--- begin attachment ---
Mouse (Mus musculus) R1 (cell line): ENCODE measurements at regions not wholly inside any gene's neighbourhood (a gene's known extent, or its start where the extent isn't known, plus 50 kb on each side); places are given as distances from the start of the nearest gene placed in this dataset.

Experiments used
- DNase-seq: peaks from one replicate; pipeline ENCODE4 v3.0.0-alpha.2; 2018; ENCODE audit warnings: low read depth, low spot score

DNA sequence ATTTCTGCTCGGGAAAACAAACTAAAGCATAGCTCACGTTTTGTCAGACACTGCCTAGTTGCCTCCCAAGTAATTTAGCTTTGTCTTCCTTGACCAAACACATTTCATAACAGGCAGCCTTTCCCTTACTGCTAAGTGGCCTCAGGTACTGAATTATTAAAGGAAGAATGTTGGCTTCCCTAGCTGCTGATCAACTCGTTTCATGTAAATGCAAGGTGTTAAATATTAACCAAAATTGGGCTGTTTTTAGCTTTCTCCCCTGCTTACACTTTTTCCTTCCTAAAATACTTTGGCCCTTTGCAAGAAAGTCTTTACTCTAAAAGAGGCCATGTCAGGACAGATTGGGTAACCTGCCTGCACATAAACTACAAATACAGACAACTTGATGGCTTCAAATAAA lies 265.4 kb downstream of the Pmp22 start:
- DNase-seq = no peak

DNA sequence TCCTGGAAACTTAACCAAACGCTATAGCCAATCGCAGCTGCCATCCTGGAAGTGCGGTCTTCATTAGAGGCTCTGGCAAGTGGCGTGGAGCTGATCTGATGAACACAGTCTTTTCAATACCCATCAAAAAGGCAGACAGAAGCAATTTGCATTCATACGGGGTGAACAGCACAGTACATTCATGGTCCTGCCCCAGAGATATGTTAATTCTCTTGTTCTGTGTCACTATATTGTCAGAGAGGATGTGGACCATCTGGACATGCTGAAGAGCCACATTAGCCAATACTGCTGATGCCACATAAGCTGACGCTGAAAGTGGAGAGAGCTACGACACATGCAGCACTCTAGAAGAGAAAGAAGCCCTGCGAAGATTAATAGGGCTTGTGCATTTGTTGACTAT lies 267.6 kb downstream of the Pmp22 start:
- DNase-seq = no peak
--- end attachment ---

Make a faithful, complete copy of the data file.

Mouse (Mus musculus) R1 (cell line): ENCODE measurements at regions not wholly inside any gene's neighbourhood (a gene's known extent, or its start where the extent isn't known, plus 50 kb on each side); places are given as distances from the start of the nearest gene placed in this dataset.

Experiments used
- DNase-seq: peaks from one replicate; pipeline ENCODE4 v3.0.0-alpha.2; 2018; ENCODE audit warnings: low read depth, low spot score

DNA sequence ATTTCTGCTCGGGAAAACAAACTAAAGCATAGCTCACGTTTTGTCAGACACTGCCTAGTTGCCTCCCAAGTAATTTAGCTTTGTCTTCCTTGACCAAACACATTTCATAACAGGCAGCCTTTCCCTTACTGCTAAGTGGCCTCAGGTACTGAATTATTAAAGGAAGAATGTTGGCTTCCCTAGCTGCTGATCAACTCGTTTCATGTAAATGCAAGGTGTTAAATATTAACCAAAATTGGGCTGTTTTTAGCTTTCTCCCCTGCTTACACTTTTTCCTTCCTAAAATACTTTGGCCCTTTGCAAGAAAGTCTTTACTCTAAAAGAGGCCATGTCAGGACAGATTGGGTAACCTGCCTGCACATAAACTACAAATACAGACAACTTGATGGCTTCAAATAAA lies 265.4 kb downstream of the Pmp22 start:
- DNase-seq = no peak

DNA sequence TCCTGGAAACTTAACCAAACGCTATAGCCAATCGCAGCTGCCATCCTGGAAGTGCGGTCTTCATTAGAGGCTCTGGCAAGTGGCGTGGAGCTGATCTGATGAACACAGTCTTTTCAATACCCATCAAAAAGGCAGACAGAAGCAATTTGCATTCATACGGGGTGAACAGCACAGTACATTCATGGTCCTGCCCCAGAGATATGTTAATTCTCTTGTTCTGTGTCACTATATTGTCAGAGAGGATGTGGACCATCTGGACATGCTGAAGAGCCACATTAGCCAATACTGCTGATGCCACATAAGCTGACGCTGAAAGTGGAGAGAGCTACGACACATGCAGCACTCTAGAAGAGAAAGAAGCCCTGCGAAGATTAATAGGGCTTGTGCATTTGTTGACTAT lies 267.6 kb downstream of the Pmp22 start:
- DNase-seq = no peak